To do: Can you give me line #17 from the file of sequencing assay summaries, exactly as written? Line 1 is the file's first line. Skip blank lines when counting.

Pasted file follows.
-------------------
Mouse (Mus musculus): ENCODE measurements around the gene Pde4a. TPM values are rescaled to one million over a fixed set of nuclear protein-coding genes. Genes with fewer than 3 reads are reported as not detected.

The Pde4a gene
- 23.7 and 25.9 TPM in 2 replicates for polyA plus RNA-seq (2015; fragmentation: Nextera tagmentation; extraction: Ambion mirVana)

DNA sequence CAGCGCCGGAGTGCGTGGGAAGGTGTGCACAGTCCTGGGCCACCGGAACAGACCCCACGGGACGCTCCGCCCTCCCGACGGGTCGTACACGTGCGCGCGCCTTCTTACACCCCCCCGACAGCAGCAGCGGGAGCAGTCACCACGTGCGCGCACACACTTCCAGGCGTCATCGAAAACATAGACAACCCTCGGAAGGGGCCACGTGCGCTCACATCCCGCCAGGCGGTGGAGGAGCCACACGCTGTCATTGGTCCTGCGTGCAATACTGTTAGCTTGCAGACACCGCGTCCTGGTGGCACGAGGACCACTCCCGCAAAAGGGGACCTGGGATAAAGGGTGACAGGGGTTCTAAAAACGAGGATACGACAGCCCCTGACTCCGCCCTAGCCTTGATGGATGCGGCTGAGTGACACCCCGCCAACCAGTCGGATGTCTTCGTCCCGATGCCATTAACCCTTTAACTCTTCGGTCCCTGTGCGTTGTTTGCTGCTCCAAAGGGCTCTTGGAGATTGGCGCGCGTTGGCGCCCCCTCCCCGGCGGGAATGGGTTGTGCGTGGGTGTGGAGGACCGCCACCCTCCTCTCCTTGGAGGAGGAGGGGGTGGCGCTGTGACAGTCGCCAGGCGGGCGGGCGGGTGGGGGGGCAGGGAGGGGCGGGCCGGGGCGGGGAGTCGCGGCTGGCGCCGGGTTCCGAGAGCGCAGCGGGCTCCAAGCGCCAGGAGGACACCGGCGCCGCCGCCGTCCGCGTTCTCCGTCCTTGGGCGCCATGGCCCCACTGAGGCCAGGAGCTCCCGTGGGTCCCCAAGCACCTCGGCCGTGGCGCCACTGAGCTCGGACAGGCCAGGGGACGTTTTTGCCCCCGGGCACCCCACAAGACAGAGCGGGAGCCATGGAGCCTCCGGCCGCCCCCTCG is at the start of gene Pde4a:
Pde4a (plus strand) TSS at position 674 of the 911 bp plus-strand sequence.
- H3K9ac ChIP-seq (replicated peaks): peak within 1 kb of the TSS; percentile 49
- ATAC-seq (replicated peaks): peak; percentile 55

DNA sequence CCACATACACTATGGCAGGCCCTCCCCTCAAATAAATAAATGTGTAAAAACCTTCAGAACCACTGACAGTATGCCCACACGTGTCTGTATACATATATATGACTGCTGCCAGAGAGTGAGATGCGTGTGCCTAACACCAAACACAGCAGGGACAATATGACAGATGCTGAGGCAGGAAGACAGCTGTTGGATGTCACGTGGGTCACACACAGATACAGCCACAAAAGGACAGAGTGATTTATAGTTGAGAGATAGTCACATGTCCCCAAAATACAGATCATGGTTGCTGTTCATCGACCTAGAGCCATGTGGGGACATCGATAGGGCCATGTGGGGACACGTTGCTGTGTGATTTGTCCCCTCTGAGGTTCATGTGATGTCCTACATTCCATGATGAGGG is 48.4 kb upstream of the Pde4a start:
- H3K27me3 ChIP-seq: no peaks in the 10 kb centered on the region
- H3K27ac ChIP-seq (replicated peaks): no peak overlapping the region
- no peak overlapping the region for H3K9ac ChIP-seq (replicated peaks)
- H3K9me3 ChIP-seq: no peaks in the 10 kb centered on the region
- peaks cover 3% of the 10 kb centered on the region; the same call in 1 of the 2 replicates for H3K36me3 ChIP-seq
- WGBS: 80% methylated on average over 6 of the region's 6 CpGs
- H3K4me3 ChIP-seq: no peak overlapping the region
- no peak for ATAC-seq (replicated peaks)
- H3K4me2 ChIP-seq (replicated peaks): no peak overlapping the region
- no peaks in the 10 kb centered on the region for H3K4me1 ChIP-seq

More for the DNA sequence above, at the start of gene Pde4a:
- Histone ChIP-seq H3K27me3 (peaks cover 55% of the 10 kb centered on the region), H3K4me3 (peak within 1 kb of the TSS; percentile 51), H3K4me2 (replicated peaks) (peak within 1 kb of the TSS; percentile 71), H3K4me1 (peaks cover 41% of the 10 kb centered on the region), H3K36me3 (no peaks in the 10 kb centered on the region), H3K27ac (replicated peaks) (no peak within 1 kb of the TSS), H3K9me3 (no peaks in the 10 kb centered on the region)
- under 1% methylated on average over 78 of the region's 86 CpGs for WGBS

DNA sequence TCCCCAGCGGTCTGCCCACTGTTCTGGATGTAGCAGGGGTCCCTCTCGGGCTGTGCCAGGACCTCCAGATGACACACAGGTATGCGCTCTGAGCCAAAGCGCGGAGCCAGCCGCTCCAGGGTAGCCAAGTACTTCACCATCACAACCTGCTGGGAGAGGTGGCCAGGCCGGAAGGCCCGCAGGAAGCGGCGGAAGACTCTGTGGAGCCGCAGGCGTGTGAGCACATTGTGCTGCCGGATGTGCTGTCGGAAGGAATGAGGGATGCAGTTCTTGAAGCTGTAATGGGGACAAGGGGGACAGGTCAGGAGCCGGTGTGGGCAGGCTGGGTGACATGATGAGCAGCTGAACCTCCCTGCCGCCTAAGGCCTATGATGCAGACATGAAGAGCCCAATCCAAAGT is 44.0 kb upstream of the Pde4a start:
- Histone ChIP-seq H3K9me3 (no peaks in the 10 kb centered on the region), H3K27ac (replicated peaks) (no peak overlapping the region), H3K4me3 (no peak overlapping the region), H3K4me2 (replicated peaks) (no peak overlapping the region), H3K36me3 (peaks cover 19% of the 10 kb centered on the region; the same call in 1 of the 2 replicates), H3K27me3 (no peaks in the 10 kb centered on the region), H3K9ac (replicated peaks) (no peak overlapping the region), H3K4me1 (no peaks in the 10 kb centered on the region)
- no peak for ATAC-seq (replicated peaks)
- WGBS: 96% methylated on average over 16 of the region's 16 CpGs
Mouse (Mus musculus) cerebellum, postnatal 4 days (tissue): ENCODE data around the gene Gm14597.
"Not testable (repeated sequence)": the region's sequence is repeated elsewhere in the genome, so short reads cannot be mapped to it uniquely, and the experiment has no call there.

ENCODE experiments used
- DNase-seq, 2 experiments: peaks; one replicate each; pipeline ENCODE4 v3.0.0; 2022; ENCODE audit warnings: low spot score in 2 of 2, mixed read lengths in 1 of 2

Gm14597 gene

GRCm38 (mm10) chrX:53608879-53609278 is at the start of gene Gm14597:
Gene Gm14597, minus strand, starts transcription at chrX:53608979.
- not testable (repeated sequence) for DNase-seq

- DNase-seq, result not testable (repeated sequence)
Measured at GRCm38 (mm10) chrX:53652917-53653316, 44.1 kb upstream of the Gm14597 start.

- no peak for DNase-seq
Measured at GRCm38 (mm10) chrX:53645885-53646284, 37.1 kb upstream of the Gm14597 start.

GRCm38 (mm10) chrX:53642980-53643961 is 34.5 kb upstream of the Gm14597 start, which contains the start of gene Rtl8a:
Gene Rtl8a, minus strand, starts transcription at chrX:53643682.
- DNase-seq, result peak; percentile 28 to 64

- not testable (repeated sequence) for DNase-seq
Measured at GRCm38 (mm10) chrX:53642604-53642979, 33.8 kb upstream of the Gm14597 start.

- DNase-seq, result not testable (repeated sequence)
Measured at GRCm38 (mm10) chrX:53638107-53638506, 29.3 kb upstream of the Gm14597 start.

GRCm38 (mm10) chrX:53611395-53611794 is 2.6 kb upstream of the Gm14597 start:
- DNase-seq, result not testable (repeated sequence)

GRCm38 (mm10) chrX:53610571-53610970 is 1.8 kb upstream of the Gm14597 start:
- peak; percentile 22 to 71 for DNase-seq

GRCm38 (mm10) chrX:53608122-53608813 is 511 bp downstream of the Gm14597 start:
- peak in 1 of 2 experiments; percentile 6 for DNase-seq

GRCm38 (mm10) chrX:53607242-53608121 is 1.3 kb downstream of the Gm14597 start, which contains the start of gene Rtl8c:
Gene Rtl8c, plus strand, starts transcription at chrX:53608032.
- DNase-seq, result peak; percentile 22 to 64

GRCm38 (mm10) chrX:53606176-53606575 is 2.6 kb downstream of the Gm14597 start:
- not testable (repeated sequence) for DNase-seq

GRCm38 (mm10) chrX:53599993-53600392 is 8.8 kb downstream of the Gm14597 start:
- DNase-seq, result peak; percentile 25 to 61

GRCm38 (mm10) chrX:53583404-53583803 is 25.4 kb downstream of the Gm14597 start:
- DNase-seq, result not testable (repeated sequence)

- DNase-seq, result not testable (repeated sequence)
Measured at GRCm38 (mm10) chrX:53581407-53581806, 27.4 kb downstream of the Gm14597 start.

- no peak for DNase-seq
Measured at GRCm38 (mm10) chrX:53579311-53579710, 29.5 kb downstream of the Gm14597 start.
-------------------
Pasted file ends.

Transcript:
- H3K4me2 ChIP-seq (replicated peaks): no peak overlapping the region